I am of the era that wore/wears a watch. Much as I love technology, I don’t depend on my phone for the time. After all, a watch is an accoutrement of fashion, one I feel half-dressed without. Currently, I have four. I wear them because they are fun and pretty, and if I’m being honest, when presented with any opportunity to wear jewelry, I wear it.
The passing of time should have been meaningless to me when I was younger—as perhaps it should be for all children and young people. Growing pains, bullying, acne, fights with best friends, should all pass by quickly. No one wants to remember those things let alone have them drag on interminably, tortuously, yet the timetable of life, in our younger years, was ruled by the clock.
In school, we measured time by the hideous clocks hung from every wall, ugly round things with white dials, black numerals, and hands that ticked down the minutes and seconds until lunch, a favorite class, recess, dismissal, a harbinger of freedom. Rarely were they synchronized or even set to the correct time. If it weren’t for the bell signaling freedom, we might all still be sitting there today, rooted to those tiny chairs with the attached tables carved up with initials, undersides liberally festooned with dried bubble gum in rainbow hues.
But post-graduation, released from the halls of academia, we ceased watching time, lived our lives. We were free, no longer bound to a schedule that dictated where we should be each and every hour. We no longer watched the clock, excepting the occasional counting down of hours at work until happy hour, so weekends, holidays, and vacations flew by unchecked. We fell in love. We married, had children, and divorced. We were hired, changed jobs, and were fired.
Now, firmly steeped in the latter half of my life, I have become, once again a watcher of time.
I find I no longer have the luxury of wasting time by not being aware of its passing. I do not want to check my watch and find, to my dismay, that a whole afternoon has gone by, that it’s five o’clock and time to think about the evening meal when in fact, I thought that lunchtime had only just gone by.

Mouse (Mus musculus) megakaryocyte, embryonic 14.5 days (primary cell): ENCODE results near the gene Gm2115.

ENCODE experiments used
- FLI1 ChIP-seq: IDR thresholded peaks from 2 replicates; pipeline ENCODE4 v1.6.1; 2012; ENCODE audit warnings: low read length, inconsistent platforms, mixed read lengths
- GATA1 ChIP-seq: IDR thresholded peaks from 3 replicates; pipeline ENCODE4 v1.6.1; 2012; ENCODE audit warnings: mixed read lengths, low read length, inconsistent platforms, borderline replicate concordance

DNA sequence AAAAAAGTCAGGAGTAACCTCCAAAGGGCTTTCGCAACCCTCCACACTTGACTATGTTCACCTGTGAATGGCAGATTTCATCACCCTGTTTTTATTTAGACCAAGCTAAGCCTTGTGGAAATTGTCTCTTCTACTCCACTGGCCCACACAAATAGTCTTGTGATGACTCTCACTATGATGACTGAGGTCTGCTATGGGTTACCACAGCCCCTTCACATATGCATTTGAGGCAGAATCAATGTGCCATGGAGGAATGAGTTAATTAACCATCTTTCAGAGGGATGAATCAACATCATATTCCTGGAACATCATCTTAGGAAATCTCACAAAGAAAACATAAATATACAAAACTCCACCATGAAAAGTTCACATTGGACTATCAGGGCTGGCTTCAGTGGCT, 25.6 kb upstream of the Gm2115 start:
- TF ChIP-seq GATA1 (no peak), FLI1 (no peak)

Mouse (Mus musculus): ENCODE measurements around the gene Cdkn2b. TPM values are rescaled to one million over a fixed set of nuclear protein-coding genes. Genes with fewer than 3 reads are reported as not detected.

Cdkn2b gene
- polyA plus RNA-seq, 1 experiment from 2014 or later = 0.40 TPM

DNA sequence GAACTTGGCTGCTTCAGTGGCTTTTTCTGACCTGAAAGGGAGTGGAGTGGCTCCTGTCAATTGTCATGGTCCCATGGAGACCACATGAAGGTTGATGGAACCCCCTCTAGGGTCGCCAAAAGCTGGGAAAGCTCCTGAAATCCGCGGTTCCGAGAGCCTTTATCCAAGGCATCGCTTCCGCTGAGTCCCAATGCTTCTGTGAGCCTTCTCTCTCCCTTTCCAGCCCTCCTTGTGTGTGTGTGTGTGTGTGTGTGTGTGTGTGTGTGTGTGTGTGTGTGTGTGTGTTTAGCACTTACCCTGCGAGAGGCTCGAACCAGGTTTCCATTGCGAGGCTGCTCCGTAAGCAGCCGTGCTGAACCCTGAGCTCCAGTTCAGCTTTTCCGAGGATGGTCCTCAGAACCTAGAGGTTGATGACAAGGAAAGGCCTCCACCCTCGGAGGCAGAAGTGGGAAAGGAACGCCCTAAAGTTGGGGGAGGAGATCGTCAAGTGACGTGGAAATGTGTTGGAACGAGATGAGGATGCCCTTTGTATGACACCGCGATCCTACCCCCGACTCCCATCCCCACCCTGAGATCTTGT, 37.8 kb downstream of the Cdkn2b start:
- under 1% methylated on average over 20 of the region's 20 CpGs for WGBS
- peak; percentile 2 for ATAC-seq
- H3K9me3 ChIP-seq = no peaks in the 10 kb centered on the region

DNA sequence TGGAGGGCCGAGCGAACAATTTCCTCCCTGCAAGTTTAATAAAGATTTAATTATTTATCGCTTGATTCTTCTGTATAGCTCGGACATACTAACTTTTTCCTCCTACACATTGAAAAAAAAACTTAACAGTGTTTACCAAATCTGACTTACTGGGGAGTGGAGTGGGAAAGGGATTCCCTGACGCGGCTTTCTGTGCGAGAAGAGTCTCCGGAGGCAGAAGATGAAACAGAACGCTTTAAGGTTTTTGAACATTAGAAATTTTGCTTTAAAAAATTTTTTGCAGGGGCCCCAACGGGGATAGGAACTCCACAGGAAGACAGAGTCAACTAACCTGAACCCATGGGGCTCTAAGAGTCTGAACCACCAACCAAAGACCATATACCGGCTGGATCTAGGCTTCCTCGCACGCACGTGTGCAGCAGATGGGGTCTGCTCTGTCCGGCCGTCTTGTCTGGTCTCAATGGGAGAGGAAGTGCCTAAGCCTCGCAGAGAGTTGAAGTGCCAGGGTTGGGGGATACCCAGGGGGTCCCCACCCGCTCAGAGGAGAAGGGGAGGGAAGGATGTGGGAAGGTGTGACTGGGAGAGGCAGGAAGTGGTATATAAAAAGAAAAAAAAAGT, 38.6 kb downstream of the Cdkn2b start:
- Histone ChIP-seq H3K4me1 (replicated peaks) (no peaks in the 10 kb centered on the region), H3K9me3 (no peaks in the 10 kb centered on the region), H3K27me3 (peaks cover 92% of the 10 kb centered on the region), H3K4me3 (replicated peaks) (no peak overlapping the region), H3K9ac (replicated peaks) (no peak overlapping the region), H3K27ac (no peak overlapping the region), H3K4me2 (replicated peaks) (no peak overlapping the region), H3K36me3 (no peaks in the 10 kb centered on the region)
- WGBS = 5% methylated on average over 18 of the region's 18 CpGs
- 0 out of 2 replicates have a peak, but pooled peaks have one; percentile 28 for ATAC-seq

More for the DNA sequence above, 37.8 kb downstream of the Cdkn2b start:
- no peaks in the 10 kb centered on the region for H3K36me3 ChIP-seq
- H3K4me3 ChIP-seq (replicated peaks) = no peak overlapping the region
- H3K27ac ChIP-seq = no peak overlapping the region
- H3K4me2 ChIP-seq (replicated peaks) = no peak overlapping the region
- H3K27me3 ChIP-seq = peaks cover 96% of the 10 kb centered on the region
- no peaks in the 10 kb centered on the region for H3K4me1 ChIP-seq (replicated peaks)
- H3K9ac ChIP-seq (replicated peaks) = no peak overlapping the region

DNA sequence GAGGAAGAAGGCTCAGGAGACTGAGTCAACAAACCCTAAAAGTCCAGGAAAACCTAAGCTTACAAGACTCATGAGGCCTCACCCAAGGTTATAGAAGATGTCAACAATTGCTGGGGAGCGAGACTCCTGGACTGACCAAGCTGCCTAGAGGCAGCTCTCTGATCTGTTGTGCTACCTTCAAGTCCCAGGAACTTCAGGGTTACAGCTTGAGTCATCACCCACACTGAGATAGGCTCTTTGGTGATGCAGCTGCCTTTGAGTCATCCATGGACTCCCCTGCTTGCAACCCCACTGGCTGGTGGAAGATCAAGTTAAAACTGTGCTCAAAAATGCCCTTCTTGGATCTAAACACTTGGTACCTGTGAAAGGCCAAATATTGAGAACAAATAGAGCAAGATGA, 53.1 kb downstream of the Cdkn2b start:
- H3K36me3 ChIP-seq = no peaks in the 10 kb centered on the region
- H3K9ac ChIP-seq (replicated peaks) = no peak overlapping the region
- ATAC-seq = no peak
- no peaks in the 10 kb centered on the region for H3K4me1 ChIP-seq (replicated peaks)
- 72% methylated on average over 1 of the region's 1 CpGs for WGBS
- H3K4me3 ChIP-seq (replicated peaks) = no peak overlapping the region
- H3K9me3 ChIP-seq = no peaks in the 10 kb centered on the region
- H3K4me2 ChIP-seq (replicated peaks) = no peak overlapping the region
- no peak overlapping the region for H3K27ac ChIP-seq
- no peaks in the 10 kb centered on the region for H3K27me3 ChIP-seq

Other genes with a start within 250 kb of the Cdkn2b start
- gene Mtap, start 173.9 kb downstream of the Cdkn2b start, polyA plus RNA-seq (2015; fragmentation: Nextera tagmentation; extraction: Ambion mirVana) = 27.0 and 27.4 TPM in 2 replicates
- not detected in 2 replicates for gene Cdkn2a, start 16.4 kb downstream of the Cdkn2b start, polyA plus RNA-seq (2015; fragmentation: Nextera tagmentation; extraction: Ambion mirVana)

Time has become too precious to me to lose track of it, for each day is a gift to be opened gently, tape slit and paper carefully unfolded, the days of gleefully tearing at the wrapping, casting it carelessly aside now in the past.
I’m reminded of the expression, “A watched pot never boils.” When we are children, we know when to expect a certain event: vacation, Christmas, summer, all of which we await anxiously, but the more we watch the clock, count the days on the calendar, the slower time goes by, each minute, hour, and day appearing an eternity.
So I will forever wear a watch. I enjoy watching it—the “watched pot”—that slows time. I revel in the creeping tick tock, seconds and minutes crawling slowly by, thinking about how much time in the day I have. I like to think about what I’ll do with it. How many hours I’ll have to write that morning or afternoon. I think about catching up with friends by phone, visiting my parents, reading, or baking cookies.
My desperate need to slow time reminds me I’m still alive. That there is more life to live, and despite these challenging times we live in, I continue to crave one more minute, one more hour, one more day.
So if you’re with me, if we are sitting under an umbrella at the beach watching the world go by, lunching in Italy with a view of Mount Etna, or strolling the streets of Saint-Paul de Vence in France and you catch me glancing at my watch, please don’t be offended.
I’m simply slowing time, prolonging the minutes, the only way I know how.